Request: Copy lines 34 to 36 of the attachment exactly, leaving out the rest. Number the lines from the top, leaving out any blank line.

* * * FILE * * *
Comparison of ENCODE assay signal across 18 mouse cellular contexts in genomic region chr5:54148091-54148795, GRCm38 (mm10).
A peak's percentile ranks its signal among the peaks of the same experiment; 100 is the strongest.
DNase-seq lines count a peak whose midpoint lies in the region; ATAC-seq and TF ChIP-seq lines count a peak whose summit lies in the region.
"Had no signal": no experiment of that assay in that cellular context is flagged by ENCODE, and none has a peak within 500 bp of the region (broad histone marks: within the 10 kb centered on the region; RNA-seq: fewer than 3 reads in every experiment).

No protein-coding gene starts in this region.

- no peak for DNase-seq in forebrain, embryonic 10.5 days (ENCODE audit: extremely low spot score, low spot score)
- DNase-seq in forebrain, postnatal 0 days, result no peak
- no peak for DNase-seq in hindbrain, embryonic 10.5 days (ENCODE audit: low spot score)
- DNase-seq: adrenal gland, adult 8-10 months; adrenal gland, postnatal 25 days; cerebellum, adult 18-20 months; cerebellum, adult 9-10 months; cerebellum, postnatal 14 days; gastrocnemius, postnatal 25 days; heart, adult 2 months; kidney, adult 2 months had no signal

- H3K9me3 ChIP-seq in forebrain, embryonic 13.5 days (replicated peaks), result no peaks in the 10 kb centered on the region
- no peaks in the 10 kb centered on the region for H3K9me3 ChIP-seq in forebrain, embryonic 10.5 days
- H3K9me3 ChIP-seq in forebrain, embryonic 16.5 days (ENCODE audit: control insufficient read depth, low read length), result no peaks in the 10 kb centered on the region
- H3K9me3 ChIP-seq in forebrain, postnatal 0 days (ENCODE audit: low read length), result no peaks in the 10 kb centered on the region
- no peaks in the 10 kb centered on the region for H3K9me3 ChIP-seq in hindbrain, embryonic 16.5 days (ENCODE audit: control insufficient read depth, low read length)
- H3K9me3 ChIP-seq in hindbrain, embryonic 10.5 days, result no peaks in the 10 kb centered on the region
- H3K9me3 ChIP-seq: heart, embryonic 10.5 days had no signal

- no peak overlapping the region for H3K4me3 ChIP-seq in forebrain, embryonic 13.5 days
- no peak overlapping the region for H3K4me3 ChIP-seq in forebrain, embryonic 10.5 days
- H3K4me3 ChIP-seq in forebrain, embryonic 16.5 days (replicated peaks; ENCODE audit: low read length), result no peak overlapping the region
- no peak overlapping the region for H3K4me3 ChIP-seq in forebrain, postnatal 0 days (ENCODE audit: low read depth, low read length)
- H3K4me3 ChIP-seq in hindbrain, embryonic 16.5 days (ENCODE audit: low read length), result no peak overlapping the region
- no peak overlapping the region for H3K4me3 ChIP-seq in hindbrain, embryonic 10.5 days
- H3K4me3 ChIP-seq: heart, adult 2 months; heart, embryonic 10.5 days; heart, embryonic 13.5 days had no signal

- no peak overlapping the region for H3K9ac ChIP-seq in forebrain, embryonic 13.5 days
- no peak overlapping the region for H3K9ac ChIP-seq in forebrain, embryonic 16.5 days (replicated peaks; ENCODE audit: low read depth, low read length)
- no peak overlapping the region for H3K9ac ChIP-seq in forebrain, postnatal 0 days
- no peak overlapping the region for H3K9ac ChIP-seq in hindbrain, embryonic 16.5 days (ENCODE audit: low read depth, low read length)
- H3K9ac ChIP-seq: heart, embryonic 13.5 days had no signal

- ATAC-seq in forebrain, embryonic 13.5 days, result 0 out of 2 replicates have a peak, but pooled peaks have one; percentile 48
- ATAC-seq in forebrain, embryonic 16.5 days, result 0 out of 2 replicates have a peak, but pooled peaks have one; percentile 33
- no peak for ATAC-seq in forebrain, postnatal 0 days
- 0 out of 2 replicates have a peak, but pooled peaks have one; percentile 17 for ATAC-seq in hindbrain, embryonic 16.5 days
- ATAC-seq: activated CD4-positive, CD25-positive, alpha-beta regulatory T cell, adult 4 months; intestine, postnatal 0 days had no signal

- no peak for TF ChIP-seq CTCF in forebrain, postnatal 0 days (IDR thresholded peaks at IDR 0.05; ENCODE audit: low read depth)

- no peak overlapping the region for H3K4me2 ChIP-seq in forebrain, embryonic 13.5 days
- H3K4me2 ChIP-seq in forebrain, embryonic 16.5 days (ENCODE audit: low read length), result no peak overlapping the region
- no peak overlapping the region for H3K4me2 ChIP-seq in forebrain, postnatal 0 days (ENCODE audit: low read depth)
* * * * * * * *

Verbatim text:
- no peak for TF ChIP-seq CTCF in forebrain, postnatal 0 days (IDR thresholded peaks at IDR 0.05; ENCODE audit: low read depth)

- no peak overlapping the region for H3K4me2 ChIP-seq in forebrain, embryonic 13.5 days
- H3K4me2 ChIP-seq in forebrain, embryonic 16.5 days (ENCODE audit: low read length), result no peak overlapping the region